In WTO language, Brazil was allowed to suspend its obligations to U.S. companies under the Trade-related Aspects of Intellectual Property Rights (TRIPS) agreement. This constituted a major threat to the profits of U.S. agribusiness giants Monsanto and Pioneer, since Brazil is the second largest grower of biotech crops in the world. Fifty percent of Brazil’s corn harvest is engineered to produce the pesticide Bt, and Monsanto’s YieldGard VT Pro is a popular product among Brazilian corn farmers. By targeting the profits of major U.S. corporations, the Brazilian government put the U.S. in a tough spot: either let the subsidies stand and allow Brazilian farmers to plant Monsanto and Pioneer seeds without paying royalties, or substantially reform the cotton program. In essence, Brazil was pitting the interests of Big Agribusiness against those of Big Cotton, and the U.S. government was caught in the middle.

The two governments, however, managed to come up with a creative solution. In a 2009 WTO “framework agreement,” the U.S. created the Commodity Conservation Corporation (CCC), and Brazil created the Brazilian Cotton Institute (BCI). Rather than eliminating or substantially reforming cotton subsidies, the CCC pays the BCI $147 million dollars a year in “technical assistance,” which happens to be the same amount the WTO authorized for trade retaliation specifically for cotton payments. In essence, then, the U.S. government pays a subsidy to Brazilian cotton farmers every year to protect the U.S. cotton program—and the profits of companies like Monsanto and Pioneer.

Now, how did our country decide this kind of insanity is really in the “national interest”? Who decided Monsanto was a more worthy American “citizen” than the poor and the children?

Tweet about this on Twitter6Share on Reddit0Share on Facebook1Google+0Email to someone

0 Responses to The United States of Monsanto

  • 1
  • 2
  • 3
  • 4
  • 5
  • 6
  • 7
  • 8
  • 9
  • 10
  • 11
  • 12
  • 13
  • 14
  • 15
  • 16
  • 17
  • 18
  • 19
  • 20
  • 21
  • 22
  • 23
  • 24
  • 25
  • 26
  • 27
  • 28
  • 29
  • 30
  • 31
  • 32
  • 33
  • 34
  • 35
  • 36
  • 37
  • 38
  • 39
  • 40
  • 41
  • 42

Emptywheel Twitterverse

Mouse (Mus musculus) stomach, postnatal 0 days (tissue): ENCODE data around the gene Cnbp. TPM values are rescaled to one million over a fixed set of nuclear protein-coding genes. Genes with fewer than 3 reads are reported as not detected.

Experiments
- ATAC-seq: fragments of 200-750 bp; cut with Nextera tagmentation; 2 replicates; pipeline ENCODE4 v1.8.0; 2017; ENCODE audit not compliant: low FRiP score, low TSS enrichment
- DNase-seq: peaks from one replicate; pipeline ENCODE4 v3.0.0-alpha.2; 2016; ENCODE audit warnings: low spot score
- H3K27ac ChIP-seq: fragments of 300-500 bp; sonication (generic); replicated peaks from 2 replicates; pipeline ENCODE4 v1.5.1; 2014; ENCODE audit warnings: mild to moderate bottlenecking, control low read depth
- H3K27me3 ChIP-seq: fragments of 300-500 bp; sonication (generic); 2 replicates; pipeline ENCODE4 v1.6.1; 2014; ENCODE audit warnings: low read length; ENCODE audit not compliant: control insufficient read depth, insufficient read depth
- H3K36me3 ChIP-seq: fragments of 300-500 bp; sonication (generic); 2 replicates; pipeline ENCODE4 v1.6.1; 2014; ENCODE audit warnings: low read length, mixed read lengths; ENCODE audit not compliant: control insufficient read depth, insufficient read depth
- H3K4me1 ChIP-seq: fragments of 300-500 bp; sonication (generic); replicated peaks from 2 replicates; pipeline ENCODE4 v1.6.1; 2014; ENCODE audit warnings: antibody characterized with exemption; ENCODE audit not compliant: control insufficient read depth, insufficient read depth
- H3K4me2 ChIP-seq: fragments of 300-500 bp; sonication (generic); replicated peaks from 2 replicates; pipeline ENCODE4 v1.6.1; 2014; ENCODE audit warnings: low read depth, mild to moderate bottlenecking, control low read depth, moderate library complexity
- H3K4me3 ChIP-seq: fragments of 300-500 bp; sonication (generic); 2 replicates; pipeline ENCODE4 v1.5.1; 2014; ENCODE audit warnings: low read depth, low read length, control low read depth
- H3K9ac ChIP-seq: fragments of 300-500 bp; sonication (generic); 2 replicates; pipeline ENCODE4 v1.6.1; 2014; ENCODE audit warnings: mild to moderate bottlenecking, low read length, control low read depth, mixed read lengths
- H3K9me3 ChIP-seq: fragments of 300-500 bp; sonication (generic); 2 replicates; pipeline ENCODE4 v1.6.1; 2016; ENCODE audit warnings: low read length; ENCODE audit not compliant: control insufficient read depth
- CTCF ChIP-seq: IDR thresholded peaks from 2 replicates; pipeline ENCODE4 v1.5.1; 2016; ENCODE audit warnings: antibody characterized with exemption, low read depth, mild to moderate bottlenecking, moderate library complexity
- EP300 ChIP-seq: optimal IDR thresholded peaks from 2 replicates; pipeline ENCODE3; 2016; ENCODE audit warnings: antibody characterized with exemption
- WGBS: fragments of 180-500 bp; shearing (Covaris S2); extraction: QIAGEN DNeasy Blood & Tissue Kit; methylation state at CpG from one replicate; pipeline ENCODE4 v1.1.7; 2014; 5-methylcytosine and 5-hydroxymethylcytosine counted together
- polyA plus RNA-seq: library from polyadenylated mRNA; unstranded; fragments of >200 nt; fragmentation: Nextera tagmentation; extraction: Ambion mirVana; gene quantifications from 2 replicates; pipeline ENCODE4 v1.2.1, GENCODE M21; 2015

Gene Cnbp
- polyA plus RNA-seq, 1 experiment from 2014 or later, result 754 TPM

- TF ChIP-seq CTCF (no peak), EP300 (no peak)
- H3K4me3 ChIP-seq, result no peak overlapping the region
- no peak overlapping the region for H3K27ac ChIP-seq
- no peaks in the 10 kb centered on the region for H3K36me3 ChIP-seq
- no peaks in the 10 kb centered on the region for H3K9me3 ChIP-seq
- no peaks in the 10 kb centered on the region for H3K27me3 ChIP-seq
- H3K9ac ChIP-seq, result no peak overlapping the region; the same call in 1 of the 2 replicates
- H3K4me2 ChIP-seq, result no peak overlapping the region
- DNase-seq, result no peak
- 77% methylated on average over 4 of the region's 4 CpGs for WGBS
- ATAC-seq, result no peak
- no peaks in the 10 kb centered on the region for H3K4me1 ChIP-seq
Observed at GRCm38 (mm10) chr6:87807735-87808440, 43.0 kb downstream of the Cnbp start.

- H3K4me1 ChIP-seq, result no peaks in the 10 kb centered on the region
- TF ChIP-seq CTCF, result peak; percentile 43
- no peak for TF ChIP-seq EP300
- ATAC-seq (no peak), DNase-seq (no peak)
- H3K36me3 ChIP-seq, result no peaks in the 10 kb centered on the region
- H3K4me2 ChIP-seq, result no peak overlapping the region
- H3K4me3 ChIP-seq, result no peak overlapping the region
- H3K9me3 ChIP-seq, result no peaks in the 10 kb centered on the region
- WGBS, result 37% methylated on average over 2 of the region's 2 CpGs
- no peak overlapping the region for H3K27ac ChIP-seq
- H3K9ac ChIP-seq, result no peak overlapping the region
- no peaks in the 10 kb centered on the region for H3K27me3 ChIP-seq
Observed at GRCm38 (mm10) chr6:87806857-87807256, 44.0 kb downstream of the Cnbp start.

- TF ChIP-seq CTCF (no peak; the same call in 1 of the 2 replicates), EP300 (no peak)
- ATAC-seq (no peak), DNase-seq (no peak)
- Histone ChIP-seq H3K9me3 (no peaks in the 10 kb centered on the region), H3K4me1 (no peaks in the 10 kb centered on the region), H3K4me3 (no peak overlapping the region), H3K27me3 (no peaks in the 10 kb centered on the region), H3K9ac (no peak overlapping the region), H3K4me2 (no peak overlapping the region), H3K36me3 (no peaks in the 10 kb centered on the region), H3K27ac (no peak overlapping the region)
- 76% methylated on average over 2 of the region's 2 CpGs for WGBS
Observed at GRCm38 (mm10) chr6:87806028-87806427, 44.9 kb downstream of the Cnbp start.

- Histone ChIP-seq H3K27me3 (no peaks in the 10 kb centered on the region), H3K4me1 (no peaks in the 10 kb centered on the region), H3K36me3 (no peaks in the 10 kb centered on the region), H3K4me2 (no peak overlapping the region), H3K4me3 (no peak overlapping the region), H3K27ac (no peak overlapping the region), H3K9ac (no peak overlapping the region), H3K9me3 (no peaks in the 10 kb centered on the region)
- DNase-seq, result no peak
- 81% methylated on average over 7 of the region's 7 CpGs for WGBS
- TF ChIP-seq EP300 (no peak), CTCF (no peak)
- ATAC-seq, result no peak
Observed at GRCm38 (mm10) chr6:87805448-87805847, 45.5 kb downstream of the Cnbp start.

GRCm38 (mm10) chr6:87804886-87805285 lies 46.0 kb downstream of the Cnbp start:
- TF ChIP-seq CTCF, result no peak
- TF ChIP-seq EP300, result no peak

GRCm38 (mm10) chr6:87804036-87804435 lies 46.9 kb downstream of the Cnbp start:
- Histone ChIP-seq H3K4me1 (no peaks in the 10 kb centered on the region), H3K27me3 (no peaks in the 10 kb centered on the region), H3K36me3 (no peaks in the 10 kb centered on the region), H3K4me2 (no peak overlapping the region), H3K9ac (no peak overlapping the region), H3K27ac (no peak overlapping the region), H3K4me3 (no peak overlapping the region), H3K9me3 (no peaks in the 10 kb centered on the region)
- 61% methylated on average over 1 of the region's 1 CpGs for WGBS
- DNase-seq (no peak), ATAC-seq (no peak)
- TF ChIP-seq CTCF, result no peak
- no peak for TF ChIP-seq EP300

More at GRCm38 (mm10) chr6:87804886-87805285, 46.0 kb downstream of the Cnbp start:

emptywheel So there is ZERO doubt DOJ thinks they can use 215 to get credit card records. Question is only whether and how they use it.
3mreplyretweetfavorite
emptywheel Zoe Lofgren also got James Cole to confirm they could use Section 215 to get credit card records. http://t.co/m61oynzsar
4mreplyretweetfavorite
emptywheel Here's DAG James Cole not denying they could get credit card records using Section 215. http://t.co/ei1RbJHOQz
6mreplyretweetfavorite
emptywheel @tresec29 Football wins and jersey sales are for him, though.
23mreplyretweetfavorite
emptywheel @Pachacutec_ What do they call themselves?
24mreplyretweetfavorite
emptywheel @Pachacutec_ Maybe Texas' many prominent closet cases will support him.
26mreplyretweetfavorite
emptywheel RT @AdamSchefter: To be clear, Dallas would like to sign Michael Sam to practice squad, not active roster. First things first. Physical Wed…
29mreplyretweetfavorite
emptywheel @tresec29 Per @AdamSchefter just now--he's going for a physical.
29mreplyretweetfavorite
emptywheel Dallas Cowboys is not the place I'd expect the first openly gay player to end up, but more power if it happens.
31mreplyretweetfavorite
emptywheel @Ali_Gharib That's prolly why he was keeping the new gig secret. Sugar guilt. @daveweigel
33mreplyretweetfavorite
emptywheel @Ali_Gharib Blame Bloomberg.
35mreplyretweetfavorite
emptywheel @armandodkos Let's just hope whatever decision he makes (assuming it's favorable) doesn't get reversed this time based on DOJ lies to SCOTUS
41mreplyretweetfavorite